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SDR Memory

SDR DDR SDRAM (double data rate synchronous dynamic random access memory) is a class of memory integrated circuit utilized in computer's. It achieves twice the bandwidth of the previous [single data rate] SDRAM by double pump (transferring data on the rising and falling edges of the clock signal) without increasing the frequencies.

With data being transferred 64 bits at a time, DDR SDRAM gives a transfer rate of × 2 (for 2 rate) × 64 (number of bits transferred) / 8 (number of bits/byte). With a bus frequency of 100 MHz, DDR SDRAM gives a maximum transfer rate of 1600 MB/s.

Chip characteristics
DRAM density. Size of the chip in megabits. Example: 256 Mbit — 32 MB chip.
DRAM organization. Written in the form of 64M x 4, where 64M is a number of storage units (64 million), x4 (pronounced «by 4») — number of bits per chip, which equals the number of bits per storage unit. There are x4, x8, and x16 DDR chips. The x4 chips allow the use of advanced error correction features like Chipkill, memory scrubbing and Intel SDDC, while the x8 and x16 chips are somewhat more expensive.

Module characteristics
Number of DRAM Devices. The number of chips is a multiple of 8 for non-ECC modules and a multiple of 9 for ECC modules. Chips can occupy one side (Single Sided) or both sides (Dual Sided) of the module.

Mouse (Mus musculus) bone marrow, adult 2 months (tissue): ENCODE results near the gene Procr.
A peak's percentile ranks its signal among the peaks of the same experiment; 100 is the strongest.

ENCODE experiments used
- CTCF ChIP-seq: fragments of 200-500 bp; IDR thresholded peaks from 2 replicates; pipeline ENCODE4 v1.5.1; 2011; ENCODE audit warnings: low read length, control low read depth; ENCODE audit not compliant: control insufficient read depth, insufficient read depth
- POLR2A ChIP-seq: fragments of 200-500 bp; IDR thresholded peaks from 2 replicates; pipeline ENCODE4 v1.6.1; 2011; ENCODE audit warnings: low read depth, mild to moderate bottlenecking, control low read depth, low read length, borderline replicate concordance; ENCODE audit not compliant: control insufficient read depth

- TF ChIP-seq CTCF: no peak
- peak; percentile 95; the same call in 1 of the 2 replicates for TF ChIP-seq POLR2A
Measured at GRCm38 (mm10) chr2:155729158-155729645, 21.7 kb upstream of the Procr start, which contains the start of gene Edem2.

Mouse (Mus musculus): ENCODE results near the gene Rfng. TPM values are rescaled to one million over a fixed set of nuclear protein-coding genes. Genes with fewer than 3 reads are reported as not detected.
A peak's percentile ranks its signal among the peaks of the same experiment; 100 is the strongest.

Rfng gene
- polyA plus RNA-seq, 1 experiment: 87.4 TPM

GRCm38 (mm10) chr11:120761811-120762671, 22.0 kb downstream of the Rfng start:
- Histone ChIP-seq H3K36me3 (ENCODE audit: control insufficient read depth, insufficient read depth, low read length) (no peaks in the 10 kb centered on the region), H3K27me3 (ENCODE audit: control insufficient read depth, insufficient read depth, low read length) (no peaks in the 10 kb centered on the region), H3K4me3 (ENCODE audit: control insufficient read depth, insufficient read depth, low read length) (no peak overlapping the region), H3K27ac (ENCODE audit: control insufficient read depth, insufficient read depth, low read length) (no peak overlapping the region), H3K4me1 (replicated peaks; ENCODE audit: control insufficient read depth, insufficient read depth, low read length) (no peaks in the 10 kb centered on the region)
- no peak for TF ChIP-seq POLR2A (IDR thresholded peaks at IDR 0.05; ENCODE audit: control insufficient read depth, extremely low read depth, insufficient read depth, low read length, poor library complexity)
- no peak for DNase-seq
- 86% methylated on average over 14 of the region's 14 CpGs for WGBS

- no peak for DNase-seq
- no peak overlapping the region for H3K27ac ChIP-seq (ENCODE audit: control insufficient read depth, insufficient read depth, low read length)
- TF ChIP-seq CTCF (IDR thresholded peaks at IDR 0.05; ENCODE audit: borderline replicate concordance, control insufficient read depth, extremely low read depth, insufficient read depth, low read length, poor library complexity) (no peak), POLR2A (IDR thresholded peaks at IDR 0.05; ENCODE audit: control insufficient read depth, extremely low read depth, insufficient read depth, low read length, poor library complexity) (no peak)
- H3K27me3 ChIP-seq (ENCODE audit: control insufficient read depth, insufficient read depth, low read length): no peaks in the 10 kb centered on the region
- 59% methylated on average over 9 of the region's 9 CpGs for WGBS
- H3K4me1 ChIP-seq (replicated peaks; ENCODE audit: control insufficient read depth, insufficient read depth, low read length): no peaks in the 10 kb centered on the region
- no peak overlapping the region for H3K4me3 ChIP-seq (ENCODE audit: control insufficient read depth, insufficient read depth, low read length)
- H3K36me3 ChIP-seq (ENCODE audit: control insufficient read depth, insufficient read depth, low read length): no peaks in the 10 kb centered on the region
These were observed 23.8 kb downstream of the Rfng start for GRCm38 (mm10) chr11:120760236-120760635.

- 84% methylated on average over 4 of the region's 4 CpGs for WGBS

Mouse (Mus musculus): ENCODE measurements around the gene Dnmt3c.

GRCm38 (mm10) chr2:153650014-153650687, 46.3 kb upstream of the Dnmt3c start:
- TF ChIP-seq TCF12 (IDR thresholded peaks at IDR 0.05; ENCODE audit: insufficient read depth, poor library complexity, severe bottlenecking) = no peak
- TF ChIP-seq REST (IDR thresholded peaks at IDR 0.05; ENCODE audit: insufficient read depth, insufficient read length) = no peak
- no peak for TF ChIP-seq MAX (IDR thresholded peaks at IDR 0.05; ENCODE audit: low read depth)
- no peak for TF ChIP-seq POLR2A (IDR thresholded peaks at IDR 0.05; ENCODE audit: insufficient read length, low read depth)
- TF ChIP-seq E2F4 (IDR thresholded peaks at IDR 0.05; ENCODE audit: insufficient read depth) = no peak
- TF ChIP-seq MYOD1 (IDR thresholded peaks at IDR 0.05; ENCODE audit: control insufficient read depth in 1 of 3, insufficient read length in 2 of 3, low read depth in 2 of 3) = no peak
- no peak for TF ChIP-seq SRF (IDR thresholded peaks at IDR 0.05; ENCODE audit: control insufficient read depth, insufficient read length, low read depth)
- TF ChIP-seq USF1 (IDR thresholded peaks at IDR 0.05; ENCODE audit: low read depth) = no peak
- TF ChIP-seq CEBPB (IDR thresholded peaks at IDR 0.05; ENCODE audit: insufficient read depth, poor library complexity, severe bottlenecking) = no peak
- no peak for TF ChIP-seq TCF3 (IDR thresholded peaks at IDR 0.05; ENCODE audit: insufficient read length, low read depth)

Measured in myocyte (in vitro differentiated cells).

The maximum amount of chips per DDR module is 36 (9x4).
Number of DRAM ranks (also known as rows or sides). Any given module can have 1, 2 or 4 ranks, but only one rank of a module can be active at any moment of time. When a module has two or more ranks, the memory controller must periodically switch between them by performing open operations. Please don't confuse rows in this context with rows used to describe internal chip architecture . The term sides is also confusing because it incorrectly suggests that this is tied to the physical placement of chips on the module.

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